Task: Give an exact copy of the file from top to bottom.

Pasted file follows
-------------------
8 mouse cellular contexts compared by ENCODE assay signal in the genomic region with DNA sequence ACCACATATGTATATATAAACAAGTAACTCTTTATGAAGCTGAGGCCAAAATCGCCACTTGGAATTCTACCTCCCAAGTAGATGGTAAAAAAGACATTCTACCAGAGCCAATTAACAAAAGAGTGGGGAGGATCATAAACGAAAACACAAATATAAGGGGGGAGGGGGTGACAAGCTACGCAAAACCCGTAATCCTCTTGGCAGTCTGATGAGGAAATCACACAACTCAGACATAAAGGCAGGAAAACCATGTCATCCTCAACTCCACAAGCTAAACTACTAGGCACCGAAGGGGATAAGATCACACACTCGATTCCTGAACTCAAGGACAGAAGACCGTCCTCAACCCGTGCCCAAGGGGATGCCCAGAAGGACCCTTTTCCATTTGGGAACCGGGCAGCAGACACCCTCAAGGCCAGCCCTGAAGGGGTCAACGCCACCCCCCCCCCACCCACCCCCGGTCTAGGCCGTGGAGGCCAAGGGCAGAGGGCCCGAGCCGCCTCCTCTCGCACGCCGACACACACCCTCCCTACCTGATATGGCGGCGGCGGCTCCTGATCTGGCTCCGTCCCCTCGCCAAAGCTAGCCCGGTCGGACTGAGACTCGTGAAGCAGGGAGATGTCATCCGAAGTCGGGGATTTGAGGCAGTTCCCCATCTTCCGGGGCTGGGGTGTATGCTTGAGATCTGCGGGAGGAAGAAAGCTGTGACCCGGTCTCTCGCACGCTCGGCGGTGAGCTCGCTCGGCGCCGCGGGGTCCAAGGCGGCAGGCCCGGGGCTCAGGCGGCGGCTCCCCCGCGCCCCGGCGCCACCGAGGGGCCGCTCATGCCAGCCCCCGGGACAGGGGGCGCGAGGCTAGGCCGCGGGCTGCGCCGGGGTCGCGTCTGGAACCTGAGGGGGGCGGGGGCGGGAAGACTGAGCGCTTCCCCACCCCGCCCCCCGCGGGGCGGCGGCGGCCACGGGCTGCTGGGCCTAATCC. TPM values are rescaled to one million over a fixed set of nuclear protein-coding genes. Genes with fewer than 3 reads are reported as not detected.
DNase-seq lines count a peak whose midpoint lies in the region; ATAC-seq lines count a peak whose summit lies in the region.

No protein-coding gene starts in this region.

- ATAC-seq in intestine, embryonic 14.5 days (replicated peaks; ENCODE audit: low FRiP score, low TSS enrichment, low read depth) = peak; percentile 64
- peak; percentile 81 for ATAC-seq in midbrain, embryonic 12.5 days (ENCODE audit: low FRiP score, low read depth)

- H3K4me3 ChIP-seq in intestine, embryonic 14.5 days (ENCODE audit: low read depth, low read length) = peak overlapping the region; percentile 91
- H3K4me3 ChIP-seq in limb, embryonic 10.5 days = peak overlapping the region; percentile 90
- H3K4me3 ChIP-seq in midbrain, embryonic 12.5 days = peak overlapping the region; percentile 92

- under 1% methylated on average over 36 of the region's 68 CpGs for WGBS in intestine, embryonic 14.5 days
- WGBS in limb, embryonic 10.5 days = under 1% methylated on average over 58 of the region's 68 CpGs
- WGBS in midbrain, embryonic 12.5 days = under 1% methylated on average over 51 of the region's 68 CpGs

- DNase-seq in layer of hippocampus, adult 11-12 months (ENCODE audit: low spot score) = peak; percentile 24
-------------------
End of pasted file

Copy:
8 mouse cellular contexts compared by ENCODE assay signal in the genomic region with DNA sequence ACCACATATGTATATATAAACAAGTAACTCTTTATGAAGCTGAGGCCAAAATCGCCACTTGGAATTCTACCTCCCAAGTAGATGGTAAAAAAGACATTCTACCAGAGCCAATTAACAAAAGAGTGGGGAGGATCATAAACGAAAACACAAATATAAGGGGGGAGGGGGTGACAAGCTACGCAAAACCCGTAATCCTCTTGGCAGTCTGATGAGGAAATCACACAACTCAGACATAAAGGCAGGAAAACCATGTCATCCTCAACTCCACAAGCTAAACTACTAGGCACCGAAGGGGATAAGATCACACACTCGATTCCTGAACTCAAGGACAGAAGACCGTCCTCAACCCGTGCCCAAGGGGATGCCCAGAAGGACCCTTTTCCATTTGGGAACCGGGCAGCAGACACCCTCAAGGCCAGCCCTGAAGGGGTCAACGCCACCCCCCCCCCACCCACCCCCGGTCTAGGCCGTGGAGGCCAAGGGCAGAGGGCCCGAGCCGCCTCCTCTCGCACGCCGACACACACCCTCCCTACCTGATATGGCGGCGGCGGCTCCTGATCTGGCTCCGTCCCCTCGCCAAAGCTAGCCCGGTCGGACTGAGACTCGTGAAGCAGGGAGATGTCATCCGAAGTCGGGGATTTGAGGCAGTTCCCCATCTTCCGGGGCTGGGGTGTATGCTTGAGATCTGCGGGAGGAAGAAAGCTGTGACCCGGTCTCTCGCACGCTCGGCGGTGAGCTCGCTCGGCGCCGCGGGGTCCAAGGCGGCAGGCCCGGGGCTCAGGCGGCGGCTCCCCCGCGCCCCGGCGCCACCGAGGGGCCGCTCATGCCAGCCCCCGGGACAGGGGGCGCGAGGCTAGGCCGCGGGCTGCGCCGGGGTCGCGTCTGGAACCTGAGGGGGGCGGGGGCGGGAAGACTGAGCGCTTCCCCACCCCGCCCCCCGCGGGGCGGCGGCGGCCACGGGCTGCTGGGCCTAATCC. TPM values are rescaled to one million over a fixed set of nuclear protein-coding genes. Genes with fewer than 3 reads are reported as not detected.
DNase-seq lines count a peak whose midpoint lies in the region; ATAC-seq lines count a peak whose summit lies in the region.

No protein-coding gene starts in this region.

- ATAC-seq in intestine, embryonic 14.5 days (replicated peaks; ENCODE audit: low FRiP score, low TSS enrichment, low read depth) = peak; percentile 64
- peak; percentile 81 for ATAC-seq in midbrain, embryonic 12.5 days (ENCODE audit: low FRiP score, low read depth)

- H3K4me3 ChIP-seq in intestine, embryonic 14.5 days (ENCODE audit: low read depth, low read length) = peak overlapping the region; percentile 91
- H3K4me3 ChIP-seq in limb, embryonic 10.5 days = peak overlapping the region; percentile 90
- H3K4me3 ChIP-seq in midbrain, embryonic 12.5 days = peak overlapping the region; percentile 92

- under 1% methylated on average over 36 of the region's 68 CpGs for WGBS in intestine, embryonic 14.5 days
- WGBS in limb, embryonic 10.5 days = under 1% methylated on average over 58 of the region's 68 CpGs
- WGBS in midbrain, embryonic 12.5 days = under 1% methylated on average over 51 of the region's 68 CpGs

- DNase-seq in layer of hippocampus, adult 11-12 months (ENCODE audit: low spot score) = peak; percentile 24